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SPE, through its Energy4me programme, will present a free one-day energy education workshop for science teachers (grades 8–12). A variety of free instructional materials will be available to take back to the classroom. Educators will receive comprehensive, objective information about the scientific concepts of energy and its importance while discovering the world of oil and natural gas exploration and production. Energy4me is an energy educational public outreach programme that highlights how energy works in our everyday lives and promote information about career opportunities in petroleum engineering and the upstream professions. SPE’s Energy4me programme values the role teachers and energy professionals play in educating young people about the importance of energy.
Learn more about training courses being offered. Learn more about training courses being offered. This course covers the fundamental principles concerning how hydraulic fracturing treatments can be used to stimulate oil and gas wells. It includes discussions on how to select wells for stimulation, what controls fracture propagation, fracture width, etc., how to develop data sets, and how to calculate fracture dimensions. The course also covers information concerning fracturing fluids, propping agents, and how to design and pump successful fracturing treatments. Learn more about training courses being offered. Current and future SPE Section and Student Chapter leaders are invited to engage and share.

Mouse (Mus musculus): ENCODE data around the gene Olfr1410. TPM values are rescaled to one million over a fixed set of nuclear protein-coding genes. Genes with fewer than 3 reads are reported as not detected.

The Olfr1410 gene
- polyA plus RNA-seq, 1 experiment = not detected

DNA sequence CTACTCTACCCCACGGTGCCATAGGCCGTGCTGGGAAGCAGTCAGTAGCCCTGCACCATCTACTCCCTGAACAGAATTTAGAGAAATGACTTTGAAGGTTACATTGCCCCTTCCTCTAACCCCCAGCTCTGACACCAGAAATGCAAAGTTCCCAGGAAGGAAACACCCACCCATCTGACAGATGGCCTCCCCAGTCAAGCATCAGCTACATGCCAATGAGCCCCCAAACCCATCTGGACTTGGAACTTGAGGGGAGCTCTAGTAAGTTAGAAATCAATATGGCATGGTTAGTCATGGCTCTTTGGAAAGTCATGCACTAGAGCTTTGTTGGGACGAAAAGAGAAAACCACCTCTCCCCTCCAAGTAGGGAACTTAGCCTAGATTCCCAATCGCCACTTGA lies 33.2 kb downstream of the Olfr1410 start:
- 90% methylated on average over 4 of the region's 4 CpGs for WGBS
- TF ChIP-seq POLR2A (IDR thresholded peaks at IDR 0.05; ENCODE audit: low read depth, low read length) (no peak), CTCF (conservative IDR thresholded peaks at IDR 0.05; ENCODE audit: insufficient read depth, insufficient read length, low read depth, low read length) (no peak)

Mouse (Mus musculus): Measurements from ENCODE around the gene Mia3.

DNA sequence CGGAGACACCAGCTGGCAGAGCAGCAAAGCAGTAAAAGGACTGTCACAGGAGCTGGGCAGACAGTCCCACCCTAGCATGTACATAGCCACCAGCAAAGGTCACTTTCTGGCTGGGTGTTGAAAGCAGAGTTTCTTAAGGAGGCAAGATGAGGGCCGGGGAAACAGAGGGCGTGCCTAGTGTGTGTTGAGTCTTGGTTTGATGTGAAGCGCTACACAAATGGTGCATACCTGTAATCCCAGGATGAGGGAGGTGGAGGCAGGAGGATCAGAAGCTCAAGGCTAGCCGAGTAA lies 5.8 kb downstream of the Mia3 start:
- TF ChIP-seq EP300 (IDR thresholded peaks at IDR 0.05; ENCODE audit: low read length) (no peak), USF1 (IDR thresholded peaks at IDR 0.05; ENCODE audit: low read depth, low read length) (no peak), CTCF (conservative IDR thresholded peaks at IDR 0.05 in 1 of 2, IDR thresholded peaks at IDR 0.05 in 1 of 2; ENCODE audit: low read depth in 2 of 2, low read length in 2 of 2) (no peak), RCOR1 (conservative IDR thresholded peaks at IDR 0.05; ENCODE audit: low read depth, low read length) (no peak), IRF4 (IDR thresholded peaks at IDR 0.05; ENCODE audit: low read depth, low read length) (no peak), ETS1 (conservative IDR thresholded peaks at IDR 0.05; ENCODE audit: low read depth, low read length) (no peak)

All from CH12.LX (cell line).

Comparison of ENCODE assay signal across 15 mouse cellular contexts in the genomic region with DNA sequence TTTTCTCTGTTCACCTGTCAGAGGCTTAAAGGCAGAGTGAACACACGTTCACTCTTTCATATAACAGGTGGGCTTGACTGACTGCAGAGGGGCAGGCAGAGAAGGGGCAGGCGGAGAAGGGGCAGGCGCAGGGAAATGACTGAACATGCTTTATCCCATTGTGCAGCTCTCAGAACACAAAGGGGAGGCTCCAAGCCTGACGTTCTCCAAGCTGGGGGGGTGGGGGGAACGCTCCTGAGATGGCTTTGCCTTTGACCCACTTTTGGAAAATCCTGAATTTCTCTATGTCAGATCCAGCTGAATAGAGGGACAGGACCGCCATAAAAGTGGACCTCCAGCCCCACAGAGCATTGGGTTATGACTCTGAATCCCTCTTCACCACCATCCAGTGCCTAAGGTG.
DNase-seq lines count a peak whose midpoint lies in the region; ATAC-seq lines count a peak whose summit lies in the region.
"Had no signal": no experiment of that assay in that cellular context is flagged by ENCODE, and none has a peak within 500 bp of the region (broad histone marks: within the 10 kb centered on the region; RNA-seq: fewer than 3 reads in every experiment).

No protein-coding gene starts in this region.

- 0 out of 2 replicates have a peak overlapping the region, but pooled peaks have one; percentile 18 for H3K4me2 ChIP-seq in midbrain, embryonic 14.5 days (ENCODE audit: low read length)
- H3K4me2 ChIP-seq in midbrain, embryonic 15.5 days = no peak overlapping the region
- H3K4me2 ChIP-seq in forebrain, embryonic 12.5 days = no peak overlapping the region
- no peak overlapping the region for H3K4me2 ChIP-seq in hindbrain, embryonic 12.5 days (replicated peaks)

More than two dozen storage tanks holding crude oil, gasoline, and other contaminants ruptured or otherwise failed when Harvey slammed into the Texas coast, spilling at least 145,000 gal of fuel and spewing toxic pollutants into the air, according to an AP analysis of pollution reports. Measuring product in oilfield storage tanks can pose significant risks to workers if proper precautions are not taken. This video discusses the risks and ways they can be reduced to protect workers. Italian oil major Eni said on 18 April it had decided to temporarily shut down a treatment plant serving its biggest domestic oil field in southern Italy to meet a local order.
The Netherlands will reduce production of its Groningen gas field by 10% from October to limit the risk of earthquakes, the country’s economy minister said in a letter to parliament on 18 April. The Pawnee Nation filed a lawsuit on 3 March in tribal court in Oklahoma against 27 oil and gas producers, seeking damages for an earthquake they said was caused from man-made activity related to hydraulic fracturing.